Bon Iver returns with daring new album, “22, A Million”


Ethan Wong, A&E Editor

Grammy-award winning folk outfit Bon Iver has returned with their first new full-length album in five years, “22, A Million,” which debuted live at lead singer/songwriter Justin Vernon’s Eaux Claires Music Festival.  Straying away from the traditional acoustic folk sound of past albums such as “Bon Iver, Bon Iver” and “For Emma, Forever Ago,” Vernon experiments with a number of new styles, such as electronica and R&B, which may come as a surprise to long-time listeners of the band.  Vernon’s journey into unfamiliar musical territories allows him to create a refreshing effort that defies expectations placed on him and reinvents the band’s sound instead of retreading it.

The album relies heavily on cryptic imagery that prompts listeners to search for the interpretations behind the album, as compared to the straightforward delivery of previous albums as well.  From the seemingly nonsensical song titles to the hieroglyph-like symbols on the album art, the album presents its themes in an interesting way that is a far cry from the confessional, barebones nature of past works.  With a lyrical focus on religious themes as well as on loss, love and uncertainty, Vernon’s songwriting remains as powerful as ever.

The album begins with “22 (OVER S∞∞N),” which displays the new genres that Vernon explores. The song makes heavy use of droning, electronic samples for instrumentation as opposed to the familiar acoustic guitar parts that listeners might have expected.  Vernon’s signature high-pitched crooning is the only part of the song that can be easily recognizable by fans, and the blend between the vocals and the instrumentation allows the vocals to stand out and grab listeners’ attention.

The following tracks, “10 d E A T h b R E a s T ⚄ ⚄” and “715 – CRΣΣKS,” delve even further into experimentation, with the former track utilizing gritty electronic percussion, and the latter featuring an a capella, auto-tuned performance from Vernon.  Despite the unusual instrumentation and presentation of these tracks, the vocal melodies are just as solid as any of the tracks found on previous albums. The dark, unsettling atmosphere created by these melodies pairs well with the rugged, unpolished nature of the backing instrumentals.

Vernon does, however, incorporate tracks on the album that are more traditional and akin to his previous work.  Middle tracks such as “33 ‘GOD’,”  “29 #Strafford APTS,” and “”666 ʇ” serve as a break from his more experimental tracks, and feature clean vocals with piano and acoustic folk guitar parts.  These tracks’ lyrics also deal the most with religious imagery and Vernon’s personal relationship with God.  For example, on “33 ‘GOD’,” Vernon struggles with doubt of God’s presence in his life, saying “I’ll be looking through your eyes/All my goodness to show/Why are you so far from saving me?,” whilst on “666 ʇ,” he recognizes his dependence on religion while he battles personal demons as he bellows “I’m still standing in/Still standing in the need of the prayer/The need of prayer.”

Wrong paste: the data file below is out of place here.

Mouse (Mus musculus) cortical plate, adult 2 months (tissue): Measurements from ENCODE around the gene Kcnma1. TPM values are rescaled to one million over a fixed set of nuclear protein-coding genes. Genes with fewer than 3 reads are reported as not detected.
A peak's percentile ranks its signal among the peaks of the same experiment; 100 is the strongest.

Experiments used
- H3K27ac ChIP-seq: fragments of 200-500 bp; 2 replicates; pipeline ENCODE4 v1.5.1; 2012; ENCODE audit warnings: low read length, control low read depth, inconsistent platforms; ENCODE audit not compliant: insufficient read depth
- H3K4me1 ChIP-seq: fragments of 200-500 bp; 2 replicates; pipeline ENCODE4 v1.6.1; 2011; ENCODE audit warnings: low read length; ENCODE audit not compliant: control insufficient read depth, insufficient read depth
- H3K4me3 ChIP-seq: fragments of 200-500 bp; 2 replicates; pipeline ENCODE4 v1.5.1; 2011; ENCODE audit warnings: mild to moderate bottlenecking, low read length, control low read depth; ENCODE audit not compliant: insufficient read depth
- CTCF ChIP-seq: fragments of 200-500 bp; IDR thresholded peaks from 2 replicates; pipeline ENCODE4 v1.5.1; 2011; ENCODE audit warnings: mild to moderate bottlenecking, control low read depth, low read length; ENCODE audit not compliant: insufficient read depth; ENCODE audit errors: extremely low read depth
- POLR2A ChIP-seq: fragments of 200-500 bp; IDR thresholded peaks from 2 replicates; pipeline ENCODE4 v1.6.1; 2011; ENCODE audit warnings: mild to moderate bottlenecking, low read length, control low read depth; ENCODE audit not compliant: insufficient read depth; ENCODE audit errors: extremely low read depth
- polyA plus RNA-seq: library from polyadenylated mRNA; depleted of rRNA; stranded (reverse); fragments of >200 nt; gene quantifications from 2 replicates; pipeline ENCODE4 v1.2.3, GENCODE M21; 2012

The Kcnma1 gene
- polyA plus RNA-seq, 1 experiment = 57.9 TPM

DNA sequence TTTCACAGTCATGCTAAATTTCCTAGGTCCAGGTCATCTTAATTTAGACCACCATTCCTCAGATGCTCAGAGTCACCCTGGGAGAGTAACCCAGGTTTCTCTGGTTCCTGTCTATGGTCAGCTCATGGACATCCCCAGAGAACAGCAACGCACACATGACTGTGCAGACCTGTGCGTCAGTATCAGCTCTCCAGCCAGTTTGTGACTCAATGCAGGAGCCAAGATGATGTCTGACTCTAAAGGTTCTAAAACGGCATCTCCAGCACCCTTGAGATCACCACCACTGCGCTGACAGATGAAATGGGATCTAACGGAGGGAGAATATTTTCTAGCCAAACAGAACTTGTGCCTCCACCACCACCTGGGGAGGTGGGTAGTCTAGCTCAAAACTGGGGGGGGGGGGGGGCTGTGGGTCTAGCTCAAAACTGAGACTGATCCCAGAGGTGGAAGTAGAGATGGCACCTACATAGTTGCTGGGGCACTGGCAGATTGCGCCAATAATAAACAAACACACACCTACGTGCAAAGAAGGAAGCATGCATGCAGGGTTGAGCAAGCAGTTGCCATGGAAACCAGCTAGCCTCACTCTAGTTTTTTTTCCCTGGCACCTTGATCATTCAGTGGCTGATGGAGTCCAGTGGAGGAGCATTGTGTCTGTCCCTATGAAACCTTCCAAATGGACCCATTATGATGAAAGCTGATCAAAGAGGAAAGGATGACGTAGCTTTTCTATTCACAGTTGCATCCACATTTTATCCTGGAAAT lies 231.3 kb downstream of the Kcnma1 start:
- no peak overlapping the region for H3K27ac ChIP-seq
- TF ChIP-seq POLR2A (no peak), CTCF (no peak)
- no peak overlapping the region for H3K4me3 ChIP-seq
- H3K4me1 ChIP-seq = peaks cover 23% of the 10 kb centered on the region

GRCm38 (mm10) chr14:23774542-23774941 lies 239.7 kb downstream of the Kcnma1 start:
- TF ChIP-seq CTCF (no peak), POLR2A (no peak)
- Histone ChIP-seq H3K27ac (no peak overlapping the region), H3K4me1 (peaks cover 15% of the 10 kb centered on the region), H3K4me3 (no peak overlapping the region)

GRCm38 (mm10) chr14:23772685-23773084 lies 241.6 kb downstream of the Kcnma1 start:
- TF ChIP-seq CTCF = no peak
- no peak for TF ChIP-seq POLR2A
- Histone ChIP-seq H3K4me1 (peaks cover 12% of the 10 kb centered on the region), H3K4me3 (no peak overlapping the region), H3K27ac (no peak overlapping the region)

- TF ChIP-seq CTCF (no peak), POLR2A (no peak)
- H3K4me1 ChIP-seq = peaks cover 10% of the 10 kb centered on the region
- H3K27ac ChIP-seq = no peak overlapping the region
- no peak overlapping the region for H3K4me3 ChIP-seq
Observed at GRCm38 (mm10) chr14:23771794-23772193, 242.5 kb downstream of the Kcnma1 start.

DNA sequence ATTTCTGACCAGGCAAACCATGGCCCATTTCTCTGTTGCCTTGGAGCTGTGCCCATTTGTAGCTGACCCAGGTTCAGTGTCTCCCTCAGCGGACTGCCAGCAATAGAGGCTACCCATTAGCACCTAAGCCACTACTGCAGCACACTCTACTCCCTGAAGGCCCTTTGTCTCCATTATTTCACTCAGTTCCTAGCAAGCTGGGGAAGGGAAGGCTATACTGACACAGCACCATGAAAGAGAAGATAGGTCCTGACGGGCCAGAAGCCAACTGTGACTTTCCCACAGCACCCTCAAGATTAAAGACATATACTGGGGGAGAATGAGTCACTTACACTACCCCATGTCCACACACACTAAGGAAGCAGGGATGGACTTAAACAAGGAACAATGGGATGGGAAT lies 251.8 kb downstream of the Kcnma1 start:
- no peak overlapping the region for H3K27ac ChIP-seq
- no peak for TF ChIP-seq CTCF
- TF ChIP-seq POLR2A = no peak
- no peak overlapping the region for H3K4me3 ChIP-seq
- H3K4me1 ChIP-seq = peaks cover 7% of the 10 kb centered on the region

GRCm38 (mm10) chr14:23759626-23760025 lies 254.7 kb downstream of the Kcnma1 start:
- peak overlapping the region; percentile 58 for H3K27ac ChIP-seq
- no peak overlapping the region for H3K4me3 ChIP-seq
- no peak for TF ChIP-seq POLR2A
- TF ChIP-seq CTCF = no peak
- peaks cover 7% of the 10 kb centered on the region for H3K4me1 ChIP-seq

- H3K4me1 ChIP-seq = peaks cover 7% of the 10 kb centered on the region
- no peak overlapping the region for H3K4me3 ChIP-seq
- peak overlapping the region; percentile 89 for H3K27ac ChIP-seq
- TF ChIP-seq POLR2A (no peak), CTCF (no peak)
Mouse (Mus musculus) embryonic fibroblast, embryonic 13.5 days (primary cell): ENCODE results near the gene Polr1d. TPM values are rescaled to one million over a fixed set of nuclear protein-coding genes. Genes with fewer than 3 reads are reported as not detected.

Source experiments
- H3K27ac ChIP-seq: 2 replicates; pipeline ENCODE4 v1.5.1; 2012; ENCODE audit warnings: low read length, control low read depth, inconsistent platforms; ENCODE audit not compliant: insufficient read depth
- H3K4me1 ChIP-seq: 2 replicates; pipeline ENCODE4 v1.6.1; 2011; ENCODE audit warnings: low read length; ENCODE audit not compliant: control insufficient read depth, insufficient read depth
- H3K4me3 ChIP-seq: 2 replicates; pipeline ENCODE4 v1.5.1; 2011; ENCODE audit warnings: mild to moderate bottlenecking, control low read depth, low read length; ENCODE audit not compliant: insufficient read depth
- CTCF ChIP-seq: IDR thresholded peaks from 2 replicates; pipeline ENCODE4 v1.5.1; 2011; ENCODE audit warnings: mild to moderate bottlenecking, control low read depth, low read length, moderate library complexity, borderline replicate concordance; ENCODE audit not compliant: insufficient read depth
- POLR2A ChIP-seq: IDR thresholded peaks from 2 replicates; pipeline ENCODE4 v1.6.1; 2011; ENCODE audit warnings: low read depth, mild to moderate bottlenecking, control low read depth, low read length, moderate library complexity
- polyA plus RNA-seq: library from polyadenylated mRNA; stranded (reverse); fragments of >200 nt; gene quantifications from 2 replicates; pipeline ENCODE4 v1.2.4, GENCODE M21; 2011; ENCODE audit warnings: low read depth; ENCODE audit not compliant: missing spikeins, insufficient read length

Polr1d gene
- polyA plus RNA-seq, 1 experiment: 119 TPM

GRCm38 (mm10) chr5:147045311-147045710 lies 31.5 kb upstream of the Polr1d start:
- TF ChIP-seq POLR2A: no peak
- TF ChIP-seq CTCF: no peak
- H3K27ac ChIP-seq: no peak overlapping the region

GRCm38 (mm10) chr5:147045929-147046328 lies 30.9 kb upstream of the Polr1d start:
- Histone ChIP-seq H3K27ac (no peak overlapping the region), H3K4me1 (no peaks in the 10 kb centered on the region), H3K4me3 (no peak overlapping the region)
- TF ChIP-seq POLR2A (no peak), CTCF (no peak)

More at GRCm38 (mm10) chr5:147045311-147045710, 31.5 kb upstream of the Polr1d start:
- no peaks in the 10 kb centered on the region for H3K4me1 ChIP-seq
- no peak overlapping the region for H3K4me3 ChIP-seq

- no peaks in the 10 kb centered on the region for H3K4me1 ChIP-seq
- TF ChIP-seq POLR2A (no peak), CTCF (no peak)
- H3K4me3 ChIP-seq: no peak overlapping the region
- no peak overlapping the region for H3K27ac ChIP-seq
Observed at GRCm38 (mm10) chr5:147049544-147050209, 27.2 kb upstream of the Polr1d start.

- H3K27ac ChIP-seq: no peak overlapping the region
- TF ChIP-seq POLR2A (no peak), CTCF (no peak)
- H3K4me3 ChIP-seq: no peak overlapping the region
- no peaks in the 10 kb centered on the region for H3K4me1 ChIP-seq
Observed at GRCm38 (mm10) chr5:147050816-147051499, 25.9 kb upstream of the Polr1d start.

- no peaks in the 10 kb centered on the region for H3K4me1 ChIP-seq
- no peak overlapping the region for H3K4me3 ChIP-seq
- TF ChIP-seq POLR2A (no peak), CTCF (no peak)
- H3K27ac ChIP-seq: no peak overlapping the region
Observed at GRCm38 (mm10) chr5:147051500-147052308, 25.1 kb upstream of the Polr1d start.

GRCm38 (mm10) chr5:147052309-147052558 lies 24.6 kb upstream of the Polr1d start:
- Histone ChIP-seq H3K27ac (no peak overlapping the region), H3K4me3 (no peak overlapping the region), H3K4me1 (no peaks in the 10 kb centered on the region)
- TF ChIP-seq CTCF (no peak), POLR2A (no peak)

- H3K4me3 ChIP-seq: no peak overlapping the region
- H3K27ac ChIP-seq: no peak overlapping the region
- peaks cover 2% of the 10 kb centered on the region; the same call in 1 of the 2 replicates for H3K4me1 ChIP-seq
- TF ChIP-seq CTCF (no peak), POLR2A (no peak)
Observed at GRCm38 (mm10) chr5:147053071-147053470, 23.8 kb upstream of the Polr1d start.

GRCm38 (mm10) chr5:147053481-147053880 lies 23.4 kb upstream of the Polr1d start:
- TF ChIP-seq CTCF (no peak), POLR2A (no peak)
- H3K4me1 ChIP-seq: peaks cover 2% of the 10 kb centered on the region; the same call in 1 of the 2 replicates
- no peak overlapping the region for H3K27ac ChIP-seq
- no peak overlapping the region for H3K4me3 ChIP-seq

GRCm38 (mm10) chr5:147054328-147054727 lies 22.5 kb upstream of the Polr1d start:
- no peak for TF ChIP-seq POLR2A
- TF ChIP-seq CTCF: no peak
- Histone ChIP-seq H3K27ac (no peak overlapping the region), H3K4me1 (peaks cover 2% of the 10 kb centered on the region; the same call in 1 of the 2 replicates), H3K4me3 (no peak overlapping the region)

The album’s weakest track, “21 M♢♢N WATER,” is, however, bogged down by the experimentation that helped propel the earlier tracks forward.  The nonsensical lyrics and free-form saxophone parts make the song feel rough and uncompleted.  With lines such as “The math ahead/The math behind it/It’s moon water,” the track feels like filler; its only purpose is to add to the album’s short 34 minute running time.

The standout track of the album, “8 (circle),” features R&B and jazz influences, with warm, layered saxophone melodies paired with Vernon’s clean, woodsy vocals.  The song feels like an uplifting gospel by a one-man chorus and is most definitely an outlier in the album’s collection of brooding, haunting tracks.

At its very core, “22, A Million” is still a Bon Iver album.  It still contains all of the necessary elements: soft, quiet instrumentation and gut-wrenching, sorrow-filled lyrics.  However, Vernon’s willingness to try something completely new and different instead of playing it safe and releasing another acoustic folk album provides the band with a fresh start, nearly nine years after its breakthrough with “For Emma, Forever Ago.”  While this release may confuse listeners with its unexpected twists and turns, it undoubtedly breathes new life into Bon Iver’s career and brings forth a new chapter for the band.